If Measure AA passes, every landowner pays a small fee for their parcel of land, with the funds going to wetland restoration throughout the Bay Area. Where exactly that money would go has yet to be determined, but the Salt Pond Restoration Project is exactly the kind of initiative the tax is supposed to fund.

Proponents say the tax would raise roughly $25 million a year for the next 20 years. David Lewis, director of the organization Save the Bay, says that money could accomplish 15,000 to 20,000 acres of tidal marsh restoration. Under measure AA, all property owners in the nine counties that touch the Bay would have to pay $12 a year to help restore the wetlands.

“Everybody who owns a parcel of land can afford to pay a dollar a month to help make the Bay healthier, and help make our community stronger and more resilient for decades to come,” says Lewis.

But not everyone in the environmental community thinks the tax is fair. Brian Beveridge is the co-director of the West Oakland Environmental Indicators Project, an environmental justice organization in West Oakland, a mostly low-income neighborhood beside the city’s port.

the small wetlands in Alviso

Much of San Francisco Bay used to look like the small wetlands in Alviso.



Emmett Fitzgerald

He says parcel taxes are notoriously regressive: A working class homeowner in West Oakland will pay the same amount as a giant tech company in Silicon Valley. Beveridge is all for restoring the bay, but he says the public shouldn’t have to pay for it.

“The very people who lost their shoreline in the first place are now being asked to pay to get it back. We do this consistently — we ask the victims of a wrong to pony up and pay to fix it.”

Beveridge works to reduce the impacts of pollution on people living in West Oakland, and his organization follows the "polluter pays principle," which says the company or organization that caused environmental damage should pay to clean it up. “So if it was this great expansion of private development along the shoreline that caused the problem in the first place,” he says, “maybe we should go back to the private sector and say, ‘hey, the chickens have come home to roost.’”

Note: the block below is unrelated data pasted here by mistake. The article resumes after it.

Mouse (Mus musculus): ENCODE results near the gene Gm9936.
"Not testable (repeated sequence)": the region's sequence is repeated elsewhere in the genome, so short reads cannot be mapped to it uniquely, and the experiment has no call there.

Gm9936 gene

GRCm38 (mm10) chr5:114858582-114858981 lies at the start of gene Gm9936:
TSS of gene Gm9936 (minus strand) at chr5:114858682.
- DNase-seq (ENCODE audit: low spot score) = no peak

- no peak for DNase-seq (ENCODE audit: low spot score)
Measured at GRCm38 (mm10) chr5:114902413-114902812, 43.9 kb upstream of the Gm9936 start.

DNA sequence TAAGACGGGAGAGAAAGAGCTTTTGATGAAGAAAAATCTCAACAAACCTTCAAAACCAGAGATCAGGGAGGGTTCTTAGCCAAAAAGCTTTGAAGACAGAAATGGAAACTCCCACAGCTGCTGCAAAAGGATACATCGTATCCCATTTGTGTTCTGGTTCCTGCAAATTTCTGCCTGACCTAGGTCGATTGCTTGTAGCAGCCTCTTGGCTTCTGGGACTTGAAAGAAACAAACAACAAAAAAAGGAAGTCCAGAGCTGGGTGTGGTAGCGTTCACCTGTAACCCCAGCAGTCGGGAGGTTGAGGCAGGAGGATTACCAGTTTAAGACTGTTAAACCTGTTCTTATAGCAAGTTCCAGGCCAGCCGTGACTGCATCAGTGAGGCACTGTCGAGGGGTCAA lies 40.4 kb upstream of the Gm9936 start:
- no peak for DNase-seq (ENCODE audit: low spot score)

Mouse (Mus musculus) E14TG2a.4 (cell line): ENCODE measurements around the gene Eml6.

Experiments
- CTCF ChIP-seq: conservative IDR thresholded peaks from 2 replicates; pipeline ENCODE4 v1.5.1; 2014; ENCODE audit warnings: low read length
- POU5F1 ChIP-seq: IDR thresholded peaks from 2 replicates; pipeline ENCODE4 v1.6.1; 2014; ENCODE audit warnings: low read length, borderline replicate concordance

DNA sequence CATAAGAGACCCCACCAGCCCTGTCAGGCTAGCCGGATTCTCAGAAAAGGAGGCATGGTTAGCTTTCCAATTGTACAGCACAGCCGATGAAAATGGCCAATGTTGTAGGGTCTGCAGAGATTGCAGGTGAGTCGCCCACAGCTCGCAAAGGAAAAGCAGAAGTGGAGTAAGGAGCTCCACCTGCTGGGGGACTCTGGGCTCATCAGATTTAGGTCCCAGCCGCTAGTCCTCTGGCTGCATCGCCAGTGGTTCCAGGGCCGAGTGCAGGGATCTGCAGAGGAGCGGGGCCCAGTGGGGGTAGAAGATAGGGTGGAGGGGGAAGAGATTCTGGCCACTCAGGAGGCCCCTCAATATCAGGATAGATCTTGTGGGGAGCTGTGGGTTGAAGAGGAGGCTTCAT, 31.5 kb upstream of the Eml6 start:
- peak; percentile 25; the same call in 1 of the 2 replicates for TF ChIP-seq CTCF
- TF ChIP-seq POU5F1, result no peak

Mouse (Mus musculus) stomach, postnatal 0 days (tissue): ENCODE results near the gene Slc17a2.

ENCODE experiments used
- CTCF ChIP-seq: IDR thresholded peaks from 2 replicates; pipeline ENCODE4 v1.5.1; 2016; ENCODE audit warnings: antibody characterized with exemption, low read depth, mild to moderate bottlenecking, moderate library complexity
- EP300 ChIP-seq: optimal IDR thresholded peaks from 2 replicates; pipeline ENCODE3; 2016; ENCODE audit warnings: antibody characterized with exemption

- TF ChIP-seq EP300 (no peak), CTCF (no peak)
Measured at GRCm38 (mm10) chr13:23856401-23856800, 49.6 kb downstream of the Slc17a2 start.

Getting companies to pay for wetland restoration is not a totally new idea. In Louisiana, environmental groups have brought lawsuits to try to force oil and gas companies to pay for the restoration of coastal wetlands that they helped to destroy. Those lawsuits are currently stuck in the courts facing fierce opposition from industry. But there hasn’t been a lawsuit in the Bay Area, and landscape architecture professor Kristina Hill says the government needs to find these funds as quickly as possible if it wants to avoid the worst effects of sea level rise.

Wetlands need time to develop, and the longer we wait the more adaptation is going to cost, she says. “That’s why I try to emphasize that we need ... to borrow now and we need to spend now,” Hill says, “because if we wait until there’s disaster all around the world all at once, money is going to be very expensive to borrow and materials are going to be very much in short supply.”

If we fail to get ahead of the problem, she says, future generations will be stuck shouldering much larger costs. “I think that’s an intergenerational inequality that we really should own up to,” she says.

If measure AA passes, it will be the first time that a major metropolitan area has voted to spend taxpayer money to prepare for sea level rise. With so many US cities along the coast vulnerable to rising seas, it could well be a model for the future.

This story first aired as an interview on PRI's Living on Earth.